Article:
Military do not just run Pakistan, they own it too

 

PAKISTAN:All countries have a military but the Pakistani military has a country, runs a joke highlighting the army's power, writes Rahul Bediin New Delhi

The debate over whether Pakistan's omnipotent military, which has directly or indirectly ruled the country since independence 60 years ago, will relinquish control and democratise appears irrelevant, analysts say, because it would jeopardise its proliferating commercial interests.

"A large part of the military's internal economy remains invisible," writes defence analyst Ayesha Siddiqa in her recent book Military Inc: Inside Pakistan's Military Economy.

The hidden economy refers to commercial ventures carried out directly by different segments of the military and economic benefits provided to individual members. It is often said jocularly that all countries have a military, but the Pakistani military has a country.

About 1,200 serving and retired Pakistani military officers - mostly from the army - run a web of banks, transport, road building, communication and construction businesses worth billions of dollars.

The "Fauji" or soldier foundations also operate a private airline, hundreds of educational institutions, power plants, steel and cement factories and even produce consumer goods such as sugar, electronic items and breakfast cereals.

Security sources say personnel drawn from these foundations also worked with the Inter Services Intelligence Directorate (ISID).

Satish Kumar, editor of India's National Security Annual Review says the Pakistan army is not just a defence force, but a ruling class oligarchy with substantial economic interests to safeguard. It is unlikely it will relinquish this role in the foreseeable future, he adds.

Military juntas have ruled Pakistan directly for more than half the years since independence in 1947, appropriating large tracts of hugely expensive urban land at throwaway prices to establish grandiose housing colonies.

During Pakistan's erratic experiments with democracy, the army based at Rawalpindi, the garrison town adjoining the capital Islamabad, and exercised thinly-veiled control over the civilian administrations, significantly strengthening its financial empire.

Pakistanis joke that if every serving and retired military officer protects his own property, then their country would be one of the best defended in the region.

The business interests broadly fall into three categories: those controlled directly by the chief of army staff; the formalised military sector such as ordnance; and the state-owned armament factories managed by the defence ministry.

In addition there are the four charitable trusts that operate autonomously, such as private corporations in which serving and former servicemen run factories and manufacturing units producing a range of goods and services.

The first group includes the National Highway Authority and Frontier Works Organisation, each headed by a two-star officer, and the Special Communications Organisation, supported by the signal corps and the national logistics cell.

Aided by the army engineering corps, the army's road building conglomerate constructed the precipitous Karakoram highway in the 1980s, connecting Pakistan to China, besides laying roads across the country.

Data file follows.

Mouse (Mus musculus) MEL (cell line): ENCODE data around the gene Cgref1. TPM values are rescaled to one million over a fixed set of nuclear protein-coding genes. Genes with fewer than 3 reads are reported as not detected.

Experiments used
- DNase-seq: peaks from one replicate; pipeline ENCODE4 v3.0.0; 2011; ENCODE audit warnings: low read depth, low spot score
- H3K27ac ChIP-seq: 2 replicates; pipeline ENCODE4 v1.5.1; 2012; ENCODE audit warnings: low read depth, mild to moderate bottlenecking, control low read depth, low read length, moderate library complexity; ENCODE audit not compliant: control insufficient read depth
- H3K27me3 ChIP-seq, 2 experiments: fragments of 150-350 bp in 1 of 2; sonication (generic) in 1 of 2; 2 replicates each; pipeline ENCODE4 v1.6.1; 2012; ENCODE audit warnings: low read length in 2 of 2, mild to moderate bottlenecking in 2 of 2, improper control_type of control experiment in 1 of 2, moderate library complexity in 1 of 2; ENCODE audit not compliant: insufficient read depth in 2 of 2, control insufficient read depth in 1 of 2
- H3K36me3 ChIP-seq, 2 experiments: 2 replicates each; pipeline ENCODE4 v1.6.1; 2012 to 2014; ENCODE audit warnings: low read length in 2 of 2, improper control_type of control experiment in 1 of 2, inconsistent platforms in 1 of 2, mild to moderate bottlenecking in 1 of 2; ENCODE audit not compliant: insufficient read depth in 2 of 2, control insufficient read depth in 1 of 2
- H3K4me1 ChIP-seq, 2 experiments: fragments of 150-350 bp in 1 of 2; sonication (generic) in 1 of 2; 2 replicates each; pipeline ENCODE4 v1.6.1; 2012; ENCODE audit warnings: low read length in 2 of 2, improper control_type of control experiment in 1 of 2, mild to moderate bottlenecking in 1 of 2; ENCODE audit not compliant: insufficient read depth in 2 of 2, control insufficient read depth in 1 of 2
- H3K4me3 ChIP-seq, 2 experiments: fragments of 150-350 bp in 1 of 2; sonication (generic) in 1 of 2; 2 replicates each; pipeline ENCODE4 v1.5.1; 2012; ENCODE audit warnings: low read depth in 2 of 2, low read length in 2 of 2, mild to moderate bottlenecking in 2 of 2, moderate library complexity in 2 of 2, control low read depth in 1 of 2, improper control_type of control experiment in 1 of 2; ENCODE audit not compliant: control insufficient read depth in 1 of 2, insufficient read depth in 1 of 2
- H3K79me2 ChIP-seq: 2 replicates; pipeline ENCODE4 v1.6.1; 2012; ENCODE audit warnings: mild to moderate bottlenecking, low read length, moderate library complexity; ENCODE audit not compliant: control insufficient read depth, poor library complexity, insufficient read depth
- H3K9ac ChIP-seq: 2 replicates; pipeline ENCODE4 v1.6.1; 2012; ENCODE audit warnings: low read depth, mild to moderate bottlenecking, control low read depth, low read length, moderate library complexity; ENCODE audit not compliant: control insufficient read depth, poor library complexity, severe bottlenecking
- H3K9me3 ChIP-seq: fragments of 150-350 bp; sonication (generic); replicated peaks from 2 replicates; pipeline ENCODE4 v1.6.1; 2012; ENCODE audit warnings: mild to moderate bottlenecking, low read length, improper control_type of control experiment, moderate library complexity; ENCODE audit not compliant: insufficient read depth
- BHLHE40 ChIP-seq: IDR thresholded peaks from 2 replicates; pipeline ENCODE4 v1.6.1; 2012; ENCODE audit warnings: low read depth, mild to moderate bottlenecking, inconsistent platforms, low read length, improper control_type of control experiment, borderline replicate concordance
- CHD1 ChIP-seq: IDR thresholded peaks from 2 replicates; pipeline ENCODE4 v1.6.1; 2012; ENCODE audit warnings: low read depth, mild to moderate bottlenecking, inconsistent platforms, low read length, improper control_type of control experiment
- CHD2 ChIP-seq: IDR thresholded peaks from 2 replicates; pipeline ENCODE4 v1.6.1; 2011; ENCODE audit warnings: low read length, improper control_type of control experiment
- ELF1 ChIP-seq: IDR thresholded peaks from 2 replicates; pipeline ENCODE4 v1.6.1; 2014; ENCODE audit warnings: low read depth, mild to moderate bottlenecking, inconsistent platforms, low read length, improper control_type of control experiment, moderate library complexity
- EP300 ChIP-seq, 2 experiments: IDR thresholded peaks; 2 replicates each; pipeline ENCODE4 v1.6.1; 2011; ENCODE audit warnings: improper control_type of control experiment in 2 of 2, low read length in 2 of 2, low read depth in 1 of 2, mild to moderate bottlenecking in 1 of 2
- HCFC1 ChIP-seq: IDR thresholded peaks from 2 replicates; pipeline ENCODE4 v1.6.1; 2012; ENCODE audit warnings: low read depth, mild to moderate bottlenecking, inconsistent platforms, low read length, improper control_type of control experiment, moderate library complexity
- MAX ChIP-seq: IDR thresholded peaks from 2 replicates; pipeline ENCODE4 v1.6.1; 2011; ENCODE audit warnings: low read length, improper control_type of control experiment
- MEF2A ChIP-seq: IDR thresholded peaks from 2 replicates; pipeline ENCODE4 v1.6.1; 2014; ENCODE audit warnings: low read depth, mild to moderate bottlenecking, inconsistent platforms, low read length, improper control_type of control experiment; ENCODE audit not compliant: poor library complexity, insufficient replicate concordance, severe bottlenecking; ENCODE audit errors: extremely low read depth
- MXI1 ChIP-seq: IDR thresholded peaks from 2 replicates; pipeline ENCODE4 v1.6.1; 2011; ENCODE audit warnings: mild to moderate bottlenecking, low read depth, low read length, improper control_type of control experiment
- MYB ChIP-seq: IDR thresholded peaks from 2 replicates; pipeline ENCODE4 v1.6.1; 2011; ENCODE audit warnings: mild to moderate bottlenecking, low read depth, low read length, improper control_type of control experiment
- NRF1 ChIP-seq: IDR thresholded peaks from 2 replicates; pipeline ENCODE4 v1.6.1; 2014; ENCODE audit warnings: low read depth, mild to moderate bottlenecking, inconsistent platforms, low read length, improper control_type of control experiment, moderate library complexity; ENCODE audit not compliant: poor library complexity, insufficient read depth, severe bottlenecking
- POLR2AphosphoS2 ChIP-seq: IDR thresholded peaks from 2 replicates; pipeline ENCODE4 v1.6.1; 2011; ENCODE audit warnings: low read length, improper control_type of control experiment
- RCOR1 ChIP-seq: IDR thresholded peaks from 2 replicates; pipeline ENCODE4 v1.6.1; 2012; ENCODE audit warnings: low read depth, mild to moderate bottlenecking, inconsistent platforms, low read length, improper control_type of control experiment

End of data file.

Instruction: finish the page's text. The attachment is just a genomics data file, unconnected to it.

While the Special Communications Organisation working with the signals corps wires up the country, the logistics cell is possibly the army's most profitable operation.

Established by former dictator Gen Mohammad Zia-ul-Haq in the late 1970s, the cell's trailer trucks would pick up armaments and ordnance, including assault rifles and Stinger missiles. These convoys then ferried their lethal cargo to the North West Frontier Province and neighbouring Balochistan bordering Afghanistan to Mujahideen groups fighting the Soviet army.

After 1996 this massive fleet of trucks, controlled mostly by Pashtun tribesmen, was effectively used by the ISID to supply the Taliban with weapons, fuel and food.

Intelligence sources said they also transported heroin from laboratories along the Afghan border to ports such as Karachi from where the drug made its way to the West. Pakistani sources said the heroin-loaded convoys were provided unprecedented security and were rarely, if at all, checked.

But the Fauji or Soldier Foundation, the largest industrial conglomerate with an annual turnover of $500 million and profits of more than $41million is "the jewel" in the army's crown.

Headed by a three-star officer, it provides "womb to tomb" facilities for almost nine million retired servicemen that include resettlement and re-employment schemes in military-run cement, power and sugar factories.

The Army Welfare Trust, managed by general headquarters, employs about 6,000 former soldiers and runs the Askari Commercial Bank, one of Pakistan's most profitable.

Like his predecessors, the army chief of staff Gen Pervez Musharraf, who also doubles as president, heads the bank's governing board that comprises senior officers. The trust runs around 25 other projects worth Rs17 billion ($354 million).

Former Pakistan airforce officers run the 27-year-old Shaheen Foundation with an annual turnover of Rs600 million. It operates Shaheen Airways, the country's profitable and only private airline. Naval officers run the Bahria Foundation that manages about 20, mostly civilian, projects.